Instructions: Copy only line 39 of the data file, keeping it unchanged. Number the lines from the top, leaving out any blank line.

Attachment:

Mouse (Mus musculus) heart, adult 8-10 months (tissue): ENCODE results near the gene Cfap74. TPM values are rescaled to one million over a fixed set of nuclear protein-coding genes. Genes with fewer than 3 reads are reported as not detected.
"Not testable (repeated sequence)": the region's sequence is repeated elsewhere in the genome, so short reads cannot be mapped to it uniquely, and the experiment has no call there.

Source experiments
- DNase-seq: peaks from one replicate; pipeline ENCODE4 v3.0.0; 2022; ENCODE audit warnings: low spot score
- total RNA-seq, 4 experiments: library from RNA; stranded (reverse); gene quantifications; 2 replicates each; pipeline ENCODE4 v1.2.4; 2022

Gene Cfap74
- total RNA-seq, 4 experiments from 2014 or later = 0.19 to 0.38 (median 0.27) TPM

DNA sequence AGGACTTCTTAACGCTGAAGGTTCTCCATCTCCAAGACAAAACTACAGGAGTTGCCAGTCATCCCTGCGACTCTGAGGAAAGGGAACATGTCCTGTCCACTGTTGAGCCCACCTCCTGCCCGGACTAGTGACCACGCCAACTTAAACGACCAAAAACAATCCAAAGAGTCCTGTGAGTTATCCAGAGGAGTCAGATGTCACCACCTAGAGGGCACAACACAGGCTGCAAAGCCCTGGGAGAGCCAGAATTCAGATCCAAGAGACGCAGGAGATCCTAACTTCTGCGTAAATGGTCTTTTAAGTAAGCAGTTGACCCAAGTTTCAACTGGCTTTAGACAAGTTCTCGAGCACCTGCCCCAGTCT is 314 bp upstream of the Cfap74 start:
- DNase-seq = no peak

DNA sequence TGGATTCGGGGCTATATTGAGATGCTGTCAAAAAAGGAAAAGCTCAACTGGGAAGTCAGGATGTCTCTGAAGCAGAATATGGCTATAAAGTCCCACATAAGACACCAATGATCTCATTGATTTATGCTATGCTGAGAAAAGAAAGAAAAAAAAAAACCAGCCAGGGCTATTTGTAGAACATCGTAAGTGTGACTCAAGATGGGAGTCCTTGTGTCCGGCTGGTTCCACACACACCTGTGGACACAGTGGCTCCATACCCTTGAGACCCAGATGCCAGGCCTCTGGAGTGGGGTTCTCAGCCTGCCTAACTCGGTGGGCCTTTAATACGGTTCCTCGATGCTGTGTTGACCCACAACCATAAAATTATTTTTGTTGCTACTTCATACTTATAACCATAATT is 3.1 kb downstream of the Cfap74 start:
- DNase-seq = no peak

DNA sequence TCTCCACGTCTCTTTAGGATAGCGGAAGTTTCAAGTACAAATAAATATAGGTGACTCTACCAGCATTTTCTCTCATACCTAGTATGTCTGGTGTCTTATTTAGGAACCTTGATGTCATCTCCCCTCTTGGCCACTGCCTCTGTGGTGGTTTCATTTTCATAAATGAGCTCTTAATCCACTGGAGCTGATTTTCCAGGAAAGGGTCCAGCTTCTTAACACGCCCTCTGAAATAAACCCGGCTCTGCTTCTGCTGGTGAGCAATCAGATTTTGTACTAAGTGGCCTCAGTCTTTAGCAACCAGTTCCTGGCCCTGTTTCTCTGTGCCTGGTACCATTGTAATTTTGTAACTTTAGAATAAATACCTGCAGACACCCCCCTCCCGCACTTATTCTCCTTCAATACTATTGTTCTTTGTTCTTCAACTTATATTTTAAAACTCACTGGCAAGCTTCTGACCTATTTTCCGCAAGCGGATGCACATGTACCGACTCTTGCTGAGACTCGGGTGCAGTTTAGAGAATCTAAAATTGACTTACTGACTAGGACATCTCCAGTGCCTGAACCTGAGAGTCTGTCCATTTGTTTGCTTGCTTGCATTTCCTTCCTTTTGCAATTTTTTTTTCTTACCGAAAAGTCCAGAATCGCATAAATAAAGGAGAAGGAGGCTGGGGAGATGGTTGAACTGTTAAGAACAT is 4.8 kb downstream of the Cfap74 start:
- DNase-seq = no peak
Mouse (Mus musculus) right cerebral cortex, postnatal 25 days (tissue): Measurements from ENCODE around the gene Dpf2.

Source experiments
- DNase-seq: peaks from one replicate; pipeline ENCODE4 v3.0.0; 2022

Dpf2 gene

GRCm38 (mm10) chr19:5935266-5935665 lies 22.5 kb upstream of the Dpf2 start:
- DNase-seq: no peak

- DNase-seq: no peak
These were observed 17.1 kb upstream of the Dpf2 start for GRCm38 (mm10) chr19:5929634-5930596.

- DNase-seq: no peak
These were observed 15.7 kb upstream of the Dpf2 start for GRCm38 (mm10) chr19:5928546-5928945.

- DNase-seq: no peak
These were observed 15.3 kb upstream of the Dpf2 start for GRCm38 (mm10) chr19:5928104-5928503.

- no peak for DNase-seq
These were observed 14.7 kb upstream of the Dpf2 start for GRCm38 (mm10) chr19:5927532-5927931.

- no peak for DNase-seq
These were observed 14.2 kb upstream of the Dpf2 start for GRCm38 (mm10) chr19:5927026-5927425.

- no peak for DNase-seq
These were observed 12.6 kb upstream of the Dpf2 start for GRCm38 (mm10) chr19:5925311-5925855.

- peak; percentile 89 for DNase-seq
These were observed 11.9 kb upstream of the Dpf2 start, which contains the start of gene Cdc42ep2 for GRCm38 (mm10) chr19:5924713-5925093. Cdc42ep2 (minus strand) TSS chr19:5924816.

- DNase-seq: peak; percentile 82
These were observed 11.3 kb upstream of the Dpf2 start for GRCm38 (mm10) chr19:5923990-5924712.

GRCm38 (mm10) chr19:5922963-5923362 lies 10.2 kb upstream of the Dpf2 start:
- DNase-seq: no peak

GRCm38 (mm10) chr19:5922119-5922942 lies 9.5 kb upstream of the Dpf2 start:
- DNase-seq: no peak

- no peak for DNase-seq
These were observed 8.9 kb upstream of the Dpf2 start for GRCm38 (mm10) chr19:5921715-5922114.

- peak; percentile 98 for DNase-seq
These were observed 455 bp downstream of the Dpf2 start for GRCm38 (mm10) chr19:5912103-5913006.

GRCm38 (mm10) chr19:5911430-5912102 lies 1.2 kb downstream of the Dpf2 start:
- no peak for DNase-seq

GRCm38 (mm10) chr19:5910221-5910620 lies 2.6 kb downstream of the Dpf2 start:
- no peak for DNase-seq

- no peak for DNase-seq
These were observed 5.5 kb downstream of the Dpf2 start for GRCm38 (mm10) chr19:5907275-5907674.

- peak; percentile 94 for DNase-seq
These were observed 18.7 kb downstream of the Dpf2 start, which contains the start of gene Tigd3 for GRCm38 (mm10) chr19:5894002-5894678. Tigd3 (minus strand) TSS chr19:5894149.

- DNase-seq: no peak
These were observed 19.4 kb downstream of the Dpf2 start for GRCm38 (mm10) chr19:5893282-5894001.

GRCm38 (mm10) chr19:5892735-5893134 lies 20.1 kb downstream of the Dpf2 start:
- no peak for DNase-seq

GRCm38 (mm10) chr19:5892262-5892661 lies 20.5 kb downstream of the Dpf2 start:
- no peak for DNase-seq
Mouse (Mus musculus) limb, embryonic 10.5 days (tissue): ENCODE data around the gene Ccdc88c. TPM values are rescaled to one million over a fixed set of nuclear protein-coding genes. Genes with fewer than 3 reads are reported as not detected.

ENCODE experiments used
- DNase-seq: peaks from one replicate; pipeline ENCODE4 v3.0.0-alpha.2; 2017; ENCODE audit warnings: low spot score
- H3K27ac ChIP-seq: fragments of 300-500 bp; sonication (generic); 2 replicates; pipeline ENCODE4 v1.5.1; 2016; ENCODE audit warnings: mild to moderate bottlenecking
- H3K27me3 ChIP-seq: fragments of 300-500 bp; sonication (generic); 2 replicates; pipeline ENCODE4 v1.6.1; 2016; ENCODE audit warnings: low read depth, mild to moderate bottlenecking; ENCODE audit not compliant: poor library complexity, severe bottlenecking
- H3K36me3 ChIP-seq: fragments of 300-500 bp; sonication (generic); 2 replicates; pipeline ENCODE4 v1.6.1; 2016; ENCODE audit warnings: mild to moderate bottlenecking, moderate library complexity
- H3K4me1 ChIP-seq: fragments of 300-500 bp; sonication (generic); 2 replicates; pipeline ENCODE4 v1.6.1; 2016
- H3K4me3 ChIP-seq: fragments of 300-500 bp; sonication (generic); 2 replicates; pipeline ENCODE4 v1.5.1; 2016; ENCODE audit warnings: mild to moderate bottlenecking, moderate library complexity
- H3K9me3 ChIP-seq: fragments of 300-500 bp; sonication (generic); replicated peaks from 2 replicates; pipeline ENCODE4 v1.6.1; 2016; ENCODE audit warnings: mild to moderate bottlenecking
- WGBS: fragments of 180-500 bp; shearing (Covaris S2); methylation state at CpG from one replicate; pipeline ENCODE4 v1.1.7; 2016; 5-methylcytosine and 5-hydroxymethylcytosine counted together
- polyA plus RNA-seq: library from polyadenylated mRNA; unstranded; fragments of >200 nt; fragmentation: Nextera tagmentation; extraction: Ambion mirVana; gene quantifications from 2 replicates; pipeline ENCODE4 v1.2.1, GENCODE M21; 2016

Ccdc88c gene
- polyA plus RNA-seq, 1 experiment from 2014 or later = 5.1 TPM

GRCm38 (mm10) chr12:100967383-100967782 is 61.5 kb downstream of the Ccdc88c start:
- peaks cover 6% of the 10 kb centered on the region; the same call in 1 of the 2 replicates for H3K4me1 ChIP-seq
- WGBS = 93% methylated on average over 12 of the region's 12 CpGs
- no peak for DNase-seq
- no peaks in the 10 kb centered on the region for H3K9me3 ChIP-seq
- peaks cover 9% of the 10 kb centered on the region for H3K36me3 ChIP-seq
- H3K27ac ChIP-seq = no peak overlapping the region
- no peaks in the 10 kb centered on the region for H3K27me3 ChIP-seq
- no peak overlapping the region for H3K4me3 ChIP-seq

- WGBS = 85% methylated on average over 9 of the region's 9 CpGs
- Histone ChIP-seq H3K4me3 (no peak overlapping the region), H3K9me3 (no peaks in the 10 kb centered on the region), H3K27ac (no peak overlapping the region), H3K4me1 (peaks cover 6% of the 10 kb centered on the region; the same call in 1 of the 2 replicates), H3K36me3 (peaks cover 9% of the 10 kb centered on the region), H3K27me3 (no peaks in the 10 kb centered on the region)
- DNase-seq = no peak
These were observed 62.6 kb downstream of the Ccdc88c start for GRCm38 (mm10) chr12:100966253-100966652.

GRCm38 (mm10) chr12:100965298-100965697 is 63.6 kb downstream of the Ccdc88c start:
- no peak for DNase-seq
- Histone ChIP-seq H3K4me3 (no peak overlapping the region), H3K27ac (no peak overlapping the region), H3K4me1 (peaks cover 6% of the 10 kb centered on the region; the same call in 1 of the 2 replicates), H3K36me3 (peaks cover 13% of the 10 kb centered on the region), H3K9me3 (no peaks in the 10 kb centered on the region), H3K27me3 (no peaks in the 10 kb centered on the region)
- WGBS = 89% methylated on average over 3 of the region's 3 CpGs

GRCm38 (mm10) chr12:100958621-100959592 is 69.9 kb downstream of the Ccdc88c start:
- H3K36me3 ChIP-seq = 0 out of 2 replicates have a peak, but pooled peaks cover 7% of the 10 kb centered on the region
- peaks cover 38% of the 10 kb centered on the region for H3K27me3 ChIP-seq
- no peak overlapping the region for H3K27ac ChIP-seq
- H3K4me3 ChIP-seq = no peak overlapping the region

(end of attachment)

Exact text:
- DNase-seq: no peak